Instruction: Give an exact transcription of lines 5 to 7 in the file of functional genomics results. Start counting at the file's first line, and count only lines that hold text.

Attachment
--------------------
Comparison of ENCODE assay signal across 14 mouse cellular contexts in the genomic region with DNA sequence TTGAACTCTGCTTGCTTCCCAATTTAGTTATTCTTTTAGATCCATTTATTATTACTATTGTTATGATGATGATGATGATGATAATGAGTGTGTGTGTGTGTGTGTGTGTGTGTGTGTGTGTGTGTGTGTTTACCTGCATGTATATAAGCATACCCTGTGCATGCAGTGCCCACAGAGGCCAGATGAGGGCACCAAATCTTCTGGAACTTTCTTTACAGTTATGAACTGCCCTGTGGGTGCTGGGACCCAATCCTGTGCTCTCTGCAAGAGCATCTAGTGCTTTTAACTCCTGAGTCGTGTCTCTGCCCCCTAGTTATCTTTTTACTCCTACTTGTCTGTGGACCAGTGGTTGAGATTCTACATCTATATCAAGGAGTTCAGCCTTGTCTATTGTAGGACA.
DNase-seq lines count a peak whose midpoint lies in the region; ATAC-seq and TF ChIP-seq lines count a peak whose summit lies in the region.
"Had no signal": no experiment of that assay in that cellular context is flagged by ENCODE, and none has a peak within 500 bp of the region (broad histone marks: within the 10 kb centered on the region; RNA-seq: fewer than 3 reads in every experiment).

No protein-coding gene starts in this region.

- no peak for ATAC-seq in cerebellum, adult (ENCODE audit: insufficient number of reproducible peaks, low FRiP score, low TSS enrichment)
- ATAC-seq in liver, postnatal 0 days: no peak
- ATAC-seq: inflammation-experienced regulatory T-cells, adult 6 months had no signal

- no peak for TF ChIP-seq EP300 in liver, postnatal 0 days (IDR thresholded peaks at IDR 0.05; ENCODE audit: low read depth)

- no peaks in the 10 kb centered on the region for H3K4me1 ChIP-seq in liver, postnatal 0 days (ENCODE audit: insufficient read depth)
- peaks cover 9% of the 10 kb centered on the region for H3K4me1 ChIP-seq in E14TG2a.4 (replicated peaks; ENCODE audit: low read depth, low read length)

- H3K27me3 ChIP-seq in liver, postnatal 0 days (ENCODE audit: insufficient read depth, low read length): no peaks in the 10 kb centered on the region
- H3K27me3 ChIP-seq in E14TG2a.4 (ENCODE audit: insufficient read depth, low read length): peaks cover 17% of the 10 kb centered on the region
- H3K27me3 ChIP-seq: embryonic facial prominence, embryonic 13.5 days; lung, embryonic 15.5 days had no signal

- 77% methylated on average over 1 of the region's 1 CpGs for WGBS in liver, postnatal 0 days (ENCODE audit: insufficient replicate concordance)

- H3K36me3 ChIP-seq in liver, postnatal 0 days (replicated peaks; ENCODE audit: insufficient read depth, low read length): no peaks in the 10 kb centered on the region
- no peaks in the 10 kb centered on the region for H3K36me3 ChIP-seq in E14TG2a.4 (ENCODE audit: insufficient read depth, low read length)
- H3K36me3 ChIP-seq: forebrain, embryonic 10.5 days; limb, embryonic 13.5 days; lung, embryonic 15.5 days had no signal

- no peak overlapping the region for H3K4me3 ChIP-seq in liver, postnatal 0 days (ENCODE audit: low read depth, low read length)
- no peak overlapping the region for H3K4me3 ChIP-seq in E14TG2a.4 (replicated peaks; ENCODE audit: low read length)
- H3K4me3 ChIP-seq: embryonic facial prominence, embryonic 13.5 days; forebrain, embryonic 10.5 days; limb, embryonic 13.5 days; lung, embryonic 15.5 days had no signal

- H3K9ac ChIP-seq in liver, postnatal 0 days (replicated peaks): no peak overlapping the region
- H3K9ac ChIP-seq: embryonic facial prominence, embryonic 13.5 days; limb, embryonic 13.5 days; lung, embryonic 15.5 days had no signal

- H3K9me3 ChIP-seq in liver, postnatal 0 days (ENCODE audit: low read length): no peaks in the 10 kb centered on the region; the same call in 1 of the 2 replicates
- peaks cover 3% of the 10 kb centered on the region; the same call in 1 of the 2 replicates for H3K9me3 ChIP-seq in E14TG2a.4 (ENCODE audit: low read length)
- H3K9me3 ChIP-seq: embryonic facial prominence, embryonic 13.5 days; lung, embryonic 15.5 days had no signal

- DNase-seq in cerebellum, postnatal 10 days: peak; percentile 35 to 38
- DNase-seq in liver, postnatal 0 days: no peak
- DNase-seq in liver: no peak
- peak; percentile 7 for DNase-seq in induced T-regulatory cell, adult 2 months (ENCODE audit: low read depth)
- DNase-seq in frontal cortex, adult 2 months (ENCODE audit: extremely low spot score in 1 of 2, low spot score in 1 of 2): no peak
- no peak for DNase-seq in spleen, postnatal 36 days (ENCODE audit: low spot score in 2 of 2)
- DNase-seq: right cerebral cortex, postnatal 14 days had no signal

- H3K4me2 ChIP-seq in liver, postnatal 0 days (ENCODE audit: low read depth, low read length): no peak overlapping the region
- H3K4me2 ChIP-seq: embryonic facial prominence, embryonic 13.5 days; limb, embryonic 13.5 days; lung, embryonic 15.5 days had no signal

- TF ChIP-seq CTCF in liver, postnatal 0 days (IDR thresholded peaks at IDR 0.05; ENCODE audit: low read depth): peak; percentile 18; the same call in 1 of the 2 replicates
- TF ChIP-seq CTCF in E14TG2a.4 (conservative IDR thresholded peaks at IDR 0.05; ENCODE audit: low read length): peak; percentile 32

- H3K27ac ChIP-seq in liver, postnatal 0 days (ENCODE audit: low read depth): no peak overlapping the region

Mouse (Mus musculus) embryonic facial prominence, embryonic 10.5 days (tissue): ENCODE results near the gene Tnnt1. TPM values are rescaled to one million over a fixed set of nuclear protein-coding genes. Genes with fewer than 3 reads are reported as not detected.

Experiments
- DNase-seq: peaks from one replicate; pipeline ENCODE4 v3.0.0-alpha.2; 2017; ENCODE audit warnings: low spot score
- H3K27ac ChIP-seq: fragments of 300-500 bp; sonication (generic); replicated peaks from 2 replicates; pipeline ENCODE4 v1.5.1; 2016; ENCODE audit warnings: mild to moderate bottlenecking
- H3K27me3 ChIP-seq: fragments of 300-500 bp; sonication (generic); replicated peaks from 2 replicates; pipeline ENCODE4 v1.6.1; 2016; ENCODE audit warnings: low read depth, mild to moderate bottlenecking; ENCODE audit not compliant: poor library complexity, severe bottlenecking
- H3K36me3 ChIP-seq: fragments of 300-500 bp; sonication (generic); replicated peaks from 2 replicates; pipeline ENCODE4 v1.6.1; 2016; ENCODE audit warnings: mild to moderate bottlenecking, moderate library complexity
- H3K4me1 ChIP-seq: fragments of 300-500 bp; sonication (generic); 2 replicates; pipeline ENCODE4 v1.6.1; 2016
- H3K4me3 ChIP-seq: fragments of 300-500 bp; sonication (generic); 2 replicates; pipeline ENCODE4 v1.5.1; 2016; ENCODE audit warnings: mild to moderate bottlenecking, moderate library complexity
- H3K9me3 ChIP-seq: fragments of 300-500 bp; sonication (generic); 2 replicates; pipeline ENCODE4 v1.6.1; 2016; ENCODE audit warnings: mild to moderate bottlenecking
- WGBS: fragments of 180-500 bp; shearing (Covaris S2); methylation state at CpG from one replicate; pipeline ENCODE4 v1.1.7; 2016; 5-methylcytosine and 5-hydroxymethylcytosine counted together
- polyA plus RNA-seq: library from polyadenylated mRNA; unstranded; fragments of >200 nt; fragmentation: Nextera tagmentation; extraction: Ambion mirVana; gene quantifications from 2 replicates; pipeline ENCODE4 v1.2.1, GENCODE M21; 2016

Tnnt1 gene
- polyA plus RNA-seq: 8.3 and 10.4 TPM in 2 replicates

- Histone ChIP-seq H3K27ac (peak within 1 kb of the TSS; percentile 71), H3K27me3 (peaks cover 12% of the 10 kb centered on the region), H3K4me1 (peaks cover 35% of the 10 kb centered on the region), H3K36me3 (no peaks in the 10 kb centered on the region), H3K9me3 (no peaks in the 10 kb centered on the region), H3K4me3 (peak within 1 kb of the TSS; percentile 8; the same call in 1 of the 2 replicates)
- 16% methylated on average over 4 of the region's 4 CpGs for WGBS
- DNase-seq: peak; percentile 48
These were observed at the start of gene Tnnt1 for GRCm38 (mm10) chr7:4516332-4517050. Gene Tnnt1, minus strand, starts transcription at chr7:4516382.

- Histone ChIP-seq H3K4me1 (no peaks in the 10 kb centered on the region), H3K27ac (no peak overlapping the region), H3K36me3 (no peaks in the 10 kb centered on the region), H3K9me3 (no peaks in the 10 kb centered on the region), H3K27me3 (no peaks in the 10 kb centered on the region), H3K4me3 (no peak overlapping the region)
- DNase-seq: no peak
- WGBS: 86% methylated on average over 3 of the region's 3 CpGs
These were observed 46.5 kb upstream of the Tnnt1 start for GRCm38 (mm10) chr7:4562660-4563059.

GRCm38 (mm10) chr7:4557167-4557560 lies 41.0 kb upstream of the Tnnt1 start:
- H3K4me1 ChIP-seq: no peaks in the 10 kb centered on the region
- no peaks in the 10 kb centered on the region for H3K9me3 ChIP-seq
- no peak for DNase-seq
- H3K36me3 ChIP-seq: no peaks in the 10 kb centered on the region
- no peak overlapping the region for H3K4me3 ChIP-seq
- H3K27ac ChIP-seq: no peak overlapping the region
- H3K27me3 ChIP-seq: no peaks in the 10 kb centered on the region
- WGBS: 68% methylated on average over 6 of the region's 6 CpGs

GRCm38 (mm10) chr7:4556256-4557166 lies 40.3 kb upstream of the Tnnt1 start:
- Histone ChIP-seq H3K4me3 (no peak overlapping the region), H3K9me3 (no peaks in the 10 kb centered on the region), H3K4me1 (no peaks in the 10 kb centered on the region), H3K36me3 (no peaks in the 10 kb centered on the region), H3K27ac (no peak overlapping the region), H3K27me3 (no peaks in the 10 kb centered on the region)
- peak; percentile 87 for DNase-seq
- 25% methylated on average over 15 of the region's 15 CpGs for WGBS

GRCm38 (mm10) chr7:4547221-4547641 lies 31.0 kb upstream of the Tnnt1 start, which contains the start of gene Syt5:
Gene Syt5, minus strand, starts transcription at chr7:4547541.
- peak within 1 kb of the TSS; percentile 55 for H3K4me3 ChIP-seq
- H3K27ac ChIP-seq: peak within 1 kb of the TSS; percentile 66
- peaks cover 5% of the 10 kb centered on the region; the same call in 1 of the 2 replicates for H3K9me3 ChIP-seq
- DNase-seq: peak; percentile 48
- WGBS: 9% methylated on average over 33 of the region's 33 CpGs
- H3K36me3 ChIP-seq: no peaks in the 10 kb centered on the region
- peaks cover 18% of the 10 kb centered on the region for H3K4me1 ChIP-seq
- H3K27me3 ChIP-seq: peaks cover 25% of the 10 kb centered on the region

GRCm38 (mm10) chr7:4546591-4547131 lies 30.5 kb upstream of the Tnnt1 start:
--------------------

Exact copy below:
- no peak for ATAC-seq in cerebellum, adult (ENCODE audit: insufficient number of reproducible peaks, low FRiP score, low TSS enrichment)
- ATAC-seq in liver, postnatal 0 days: no peak
- ATAC-seq: inflammation-experienced regulatory T-cells, adult 6 months had no signal